I hope that helps and thanks for sharing your question. Keep ’em coming.
“You are so lucky,” my former college roommate from North Carolina would say to me. “You have built-in time just to focus on yourself! I’d love a break from all the kids and family around. You can do whatever you want.”
I would smile back at her through the telephone, though she couldn’t see me. “Yes, I can do whatever I want. And now I am off for my brunch/massage/etc…” I would say back.
She is married with two kids and lots of family nearby to help. I have been a single mom by divorced since 2003, but I am also blessed with good friends and family.
The first time a conversation like this happened between us was on Halloween, in 2004. My daughter was three and she was going to be at her father’s house. I’m not one to sit around and do nothing, so I had made plans for a night to myself (meet a friend for a drink, watch Sex and the City re-runs, get Thai takeout). And my girlfriend had called from North Carolina again to say how fortunate I was to avoid all that annoying kiddie stuff as the little devils got themselves buzzed up on sugar. After our call, my mind was on auto-pilot. Thoughts buzzed in and out. I absentmindedly painted my nails.
Thirty minutes later, nails drying, I tuned in to my mind’s conversation. It was saying, “From age four to eighteen, she (my daughter) will experience fifteen Halloweens. I can’t participate in seven of them because she will be with her dad; I can participate in the other eight. And I’ll lose one due to leap year, because my divorce decree says she spends Halloween with the parent who has her on that specific day (i.e. it’s not an alternating Holiday for us). By the time she’s twelve or thirteen, she won’t want to do any of this with either of her parents. So at most I will have two or three more Halloweens with her, as will her father.”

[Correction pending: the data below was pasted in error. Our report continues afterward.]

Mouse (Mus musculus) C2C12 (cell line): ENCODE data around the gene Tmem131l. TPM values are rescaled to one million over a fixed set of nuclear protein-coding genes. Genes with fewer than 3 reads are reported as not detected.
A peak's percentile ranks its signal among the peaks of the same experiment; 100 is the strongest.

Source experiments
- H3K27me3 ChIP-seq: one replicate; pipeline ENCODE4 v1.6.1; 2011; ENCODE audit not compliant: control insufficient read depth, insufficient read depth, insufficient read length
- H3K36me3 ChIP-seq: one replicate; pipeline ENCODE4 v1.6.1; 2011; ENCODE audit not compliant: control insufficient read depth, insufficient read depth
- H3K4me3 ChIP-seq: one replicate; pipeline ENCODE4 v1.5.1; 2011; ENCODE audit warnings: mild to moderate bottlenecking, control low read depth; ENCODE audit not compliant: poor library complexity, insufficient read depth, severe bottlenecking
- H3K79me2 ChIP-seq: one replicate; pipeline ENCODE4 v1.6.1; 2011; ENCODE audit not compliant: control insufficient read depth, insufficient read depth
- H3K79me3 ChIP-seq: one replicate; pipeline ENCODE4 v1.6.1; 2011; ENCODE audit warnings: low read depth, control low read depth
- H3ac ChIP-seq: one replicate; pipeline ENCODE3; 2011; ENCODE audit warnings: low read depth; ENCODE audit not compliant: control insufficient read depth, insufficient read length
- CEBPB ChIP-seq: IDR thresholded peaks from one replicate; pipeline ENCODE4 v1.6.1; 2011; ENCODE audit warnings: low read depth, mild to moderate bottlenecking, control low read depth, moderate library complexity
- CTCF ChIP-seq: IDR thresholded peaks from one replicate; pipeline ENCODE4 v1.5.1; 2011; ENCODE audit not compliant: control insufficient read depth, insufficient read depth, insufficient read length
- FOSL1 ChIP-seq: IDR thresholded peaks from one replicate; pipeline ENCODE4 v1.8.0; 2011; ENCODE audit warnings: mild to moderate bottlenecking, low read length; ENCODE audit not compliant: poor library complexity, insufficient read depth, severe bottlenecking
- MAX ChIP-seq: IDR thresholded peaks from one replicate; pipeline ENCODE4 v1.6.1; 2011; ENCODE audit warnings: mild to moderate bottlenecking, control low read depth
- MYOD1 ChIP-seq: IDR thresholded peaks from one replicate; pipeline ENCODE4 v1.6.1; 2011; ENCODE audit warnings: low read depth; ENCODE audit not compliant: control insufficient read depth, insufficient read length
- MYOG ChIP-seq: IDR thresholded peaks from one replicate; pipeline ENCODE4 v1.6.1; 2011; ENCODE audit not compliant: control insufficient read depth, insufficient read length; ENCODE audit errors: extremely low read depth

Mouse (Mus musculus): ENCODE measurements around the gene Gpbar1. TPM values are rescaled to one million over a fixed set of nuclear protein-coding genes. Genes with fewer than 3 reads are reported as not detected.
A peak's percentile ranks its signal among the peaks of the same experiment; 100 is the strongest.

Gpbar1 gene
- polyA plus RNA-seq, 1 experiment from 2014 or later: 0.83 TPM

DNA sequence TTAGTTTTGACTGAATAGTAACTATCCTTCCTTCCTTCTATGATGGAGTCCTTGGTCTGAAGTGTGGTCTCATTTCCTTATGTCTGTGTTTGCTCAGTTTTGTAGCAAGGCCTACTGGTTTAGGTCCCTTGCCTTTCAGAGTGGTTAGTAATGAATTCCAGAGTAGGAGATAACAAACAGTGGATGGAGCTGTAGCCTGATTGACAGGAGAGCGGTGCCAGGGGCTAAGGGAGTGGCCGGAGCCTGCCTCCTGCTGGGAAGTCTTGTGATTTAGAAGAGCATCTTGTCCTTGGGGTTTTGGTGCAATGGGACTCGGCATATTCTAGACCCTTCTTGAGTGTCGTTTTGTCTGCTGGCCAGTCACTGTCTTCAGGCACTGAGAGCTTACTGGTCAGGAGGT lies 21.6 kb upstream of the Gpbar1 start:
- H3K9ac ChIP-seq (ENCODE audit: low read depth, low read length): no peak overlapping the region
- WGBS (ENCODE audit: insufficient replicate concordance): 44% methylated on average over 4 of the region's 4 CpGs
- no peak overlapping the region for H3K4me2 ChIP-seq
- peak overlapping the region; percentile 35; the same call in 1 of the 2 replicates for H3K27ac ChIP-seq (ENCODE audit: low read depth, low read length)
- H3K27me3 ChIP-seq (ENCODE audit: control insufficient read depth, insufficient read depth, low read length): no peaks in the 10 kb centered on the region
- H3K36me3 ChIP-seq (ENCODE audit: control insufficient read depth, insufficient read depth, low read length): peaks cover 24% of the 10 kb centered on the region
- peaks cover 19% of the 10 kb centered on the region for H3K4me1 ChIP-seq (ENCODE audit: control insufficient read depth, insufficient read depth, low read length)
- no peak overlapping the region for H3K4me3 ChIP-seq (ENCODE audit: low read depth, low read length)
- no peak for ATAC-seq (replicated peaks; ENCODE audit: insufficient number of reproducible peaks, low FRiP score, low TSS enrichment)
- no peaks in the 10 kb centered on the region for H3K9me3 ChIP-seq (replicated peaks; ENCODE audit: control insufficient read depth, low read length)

I have six more Thanksgivings and six more Christmas mornings with her until she is eighteen. I recalculate it every year. She is shuffled back and forth, back and forth. And, at eight, she already takes it as a matter of fact. Sometimes she even gets doubles – two Christmas mornings; a second turkey a week after Thanksgiving. She goes with the flow.
I know my former college roommate is well-intentioned. She and I both know that the truth is not “I can do this or that activity with my free time.” The truth is I cannot have my own daughter with me on specific days. And that is totally different from scheduling “mommy-time” every now and then. It’s a quirky twist of fate and there’s no good answer as to why it’s turned out that way for us; it just is.
My consolation is my very logical, optimistic mind. I know I could have stayed in a loveless marriage and had every Holiday with her, and we would have been miserable together. In the life I have chosen, we can and are creating wonderful and loving memories together in the time we have. More is not necessarily better. This helps me stay present when I do have her, and it helps me enjoy my time alone too.
As I said, I am fortunate to have lots of friends and family around me. It’s just that when someone finds that wishbone in the turkey and I am not with her, I cannot help but wonder what my daughter would wish for at that moment. At age six, she wished everybody in the world was happy and could have whatever they wanted. At age seven, she wasn’t with me. I wished her a wonderful and fun Holiday no matter where she was. This year, I cannot wait to hear what her wish will be.
Have a wonderful week all –